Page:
5. Be hopeful. God has revived the Church in the past: historical scholarship shows movements of church growth in the late 19th and early 20th centuries, and in the Church in contemporary China. Britain is not predestined to become more and more secular. History does not consist of inexorable processes.

TO SAY all this does not mean that there are no problems in seeking a theology of church growth. Talk of church growth can be as redolent of neo-liberalism as of the Christian faith. But the way forward is not to shy away from theological analysis of church growth. It is to develop a thought-out theology.

This would recognise that growth means other things as well as numerical growth. But a theology of church growth would dare to value highly the numerical growth of congregations, and face the theological questions posed by numerical decline. There is some­thing too fatalistic, and too con­venient, about the indifference of many theologians and church leaders to discussing church growth.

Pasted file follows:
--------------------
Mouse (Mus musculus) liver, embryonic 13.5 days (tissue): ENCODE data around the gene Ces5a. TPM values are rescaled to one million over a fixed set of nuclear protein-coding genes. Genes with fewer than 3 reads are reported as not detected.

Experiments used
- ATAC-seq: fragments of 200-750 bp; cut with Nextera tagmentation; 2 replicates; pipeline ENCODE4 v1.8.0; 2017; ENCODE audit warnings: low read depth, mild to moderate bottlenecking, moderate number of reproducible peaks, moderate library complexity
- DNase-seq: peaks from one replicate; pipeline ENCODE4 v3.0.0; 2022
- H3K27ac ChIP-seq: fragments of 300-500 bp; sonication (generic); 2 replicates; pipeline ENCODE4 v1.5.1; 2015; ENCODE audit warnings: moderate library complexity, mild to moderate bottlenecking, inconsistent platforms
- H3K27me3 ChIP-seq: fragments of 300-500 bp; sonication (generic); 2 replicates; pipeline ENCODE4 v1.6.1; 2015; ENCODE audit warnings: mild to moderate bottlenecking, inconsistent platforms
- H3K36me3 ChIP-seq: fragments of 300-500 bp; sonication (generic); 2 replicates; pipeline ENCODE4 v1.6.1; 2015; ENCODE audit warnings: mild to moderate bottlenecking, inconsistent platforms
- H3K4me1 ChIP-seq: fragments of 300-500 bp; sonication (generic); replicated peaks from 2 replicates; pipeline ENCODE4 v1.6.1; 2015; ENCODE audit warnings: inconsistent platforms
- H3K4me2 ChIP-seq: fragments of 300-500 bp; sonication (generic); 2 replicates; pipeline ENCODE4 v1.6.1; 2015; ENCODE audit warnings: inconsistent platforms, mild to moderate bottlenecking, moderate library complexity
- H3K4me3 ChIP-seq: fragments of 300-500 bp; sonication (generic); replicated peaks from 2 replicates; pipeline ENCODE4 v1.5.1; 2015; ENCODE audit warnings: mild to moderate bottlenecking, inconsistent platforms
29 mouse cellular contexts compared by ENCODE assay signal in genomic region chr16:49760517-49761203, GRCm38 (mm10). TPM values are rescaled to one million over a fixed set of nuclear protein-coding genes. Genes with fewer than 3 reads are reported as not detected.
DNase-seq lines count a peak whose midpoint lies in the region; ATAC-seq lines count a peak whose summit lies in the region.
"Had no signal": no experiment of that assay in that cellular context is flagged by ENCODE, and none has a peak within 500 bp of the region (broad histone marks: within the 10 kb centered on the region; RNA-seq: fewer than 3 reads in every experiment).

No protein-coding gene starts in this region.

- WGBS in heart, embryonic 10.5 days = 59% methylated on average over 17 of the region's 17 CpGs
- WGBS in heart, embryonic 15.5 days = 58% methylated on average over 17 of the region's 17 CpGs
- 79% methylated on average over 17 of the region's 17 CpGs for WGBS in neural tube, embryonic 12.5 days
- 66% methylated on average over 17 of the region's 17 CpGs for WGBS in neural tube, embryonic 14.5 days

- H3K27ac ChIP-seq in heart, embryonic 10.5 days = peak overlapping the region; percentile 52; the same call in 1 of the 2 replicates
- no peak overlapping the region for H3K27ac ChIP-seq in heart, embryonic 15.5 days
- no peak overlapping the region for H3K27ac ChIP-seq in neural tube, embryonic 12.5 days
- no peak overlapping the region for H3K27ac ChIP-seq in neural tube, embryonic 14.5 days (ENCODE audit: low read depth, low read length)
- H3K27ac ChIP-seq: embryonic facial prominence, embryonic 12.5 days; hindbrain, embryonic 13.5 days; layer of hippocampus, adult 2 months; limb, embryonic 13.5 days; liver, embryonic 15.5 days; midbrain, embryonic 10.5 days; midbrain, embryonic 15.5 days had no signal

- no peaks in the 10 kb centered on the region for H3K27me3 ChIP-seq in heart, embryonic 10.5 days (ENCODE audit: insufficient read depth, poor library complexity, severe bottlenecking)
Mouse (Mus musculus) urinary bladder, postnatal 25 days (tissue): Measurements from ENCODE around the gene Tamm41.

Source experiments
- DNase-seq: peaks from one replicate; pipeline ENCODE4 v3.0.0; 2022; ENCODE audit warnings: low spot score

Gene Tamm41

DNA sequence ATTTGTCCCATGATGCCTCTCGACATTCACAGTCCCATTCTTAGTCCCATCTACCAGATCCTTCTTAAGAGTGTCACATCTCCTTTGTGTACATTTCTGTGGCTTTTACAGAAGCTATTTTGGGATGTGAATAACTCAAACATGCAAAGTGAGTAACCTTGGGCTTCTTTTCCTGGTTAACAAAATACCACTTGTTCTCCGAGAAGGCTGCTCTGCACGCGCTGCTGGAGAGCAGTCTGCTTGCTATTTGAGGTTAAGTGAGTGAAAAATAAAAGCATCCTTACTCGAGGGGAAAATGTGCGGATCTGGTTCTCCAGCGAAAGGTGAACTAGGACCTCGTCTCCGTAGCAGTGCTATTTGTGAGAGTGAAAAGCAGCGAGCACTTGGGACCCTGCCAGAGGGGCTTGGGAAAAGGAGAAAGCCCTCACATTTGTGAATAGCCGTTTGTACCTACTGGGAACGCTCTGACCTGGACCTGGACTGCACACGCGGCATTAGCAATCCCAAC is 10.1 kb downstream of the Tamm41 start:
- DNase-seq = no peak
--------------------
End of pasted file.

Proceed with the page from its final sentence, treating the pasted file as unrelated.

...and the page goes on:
Recasting Anglican practice: towards a theology of church flourishing

Clarifying how church growth works takes far more space than is possible here, but the new research suggests the following six things:

1. Church growth is intentional. The past 30 years have shown that churches that pray, plan, and work for growth, actually grow. And those that do not pray, plan, or work for growth, decline.

2. Use "trade routes". Just as the first Christian churches sprang up along the trade routes of the Roman Empire, contemporary church growth tends to happen along "trade routes" such as transport networks, and the internet. Contemporary trade routes, on a macro and micro scale, need to be indentified and used.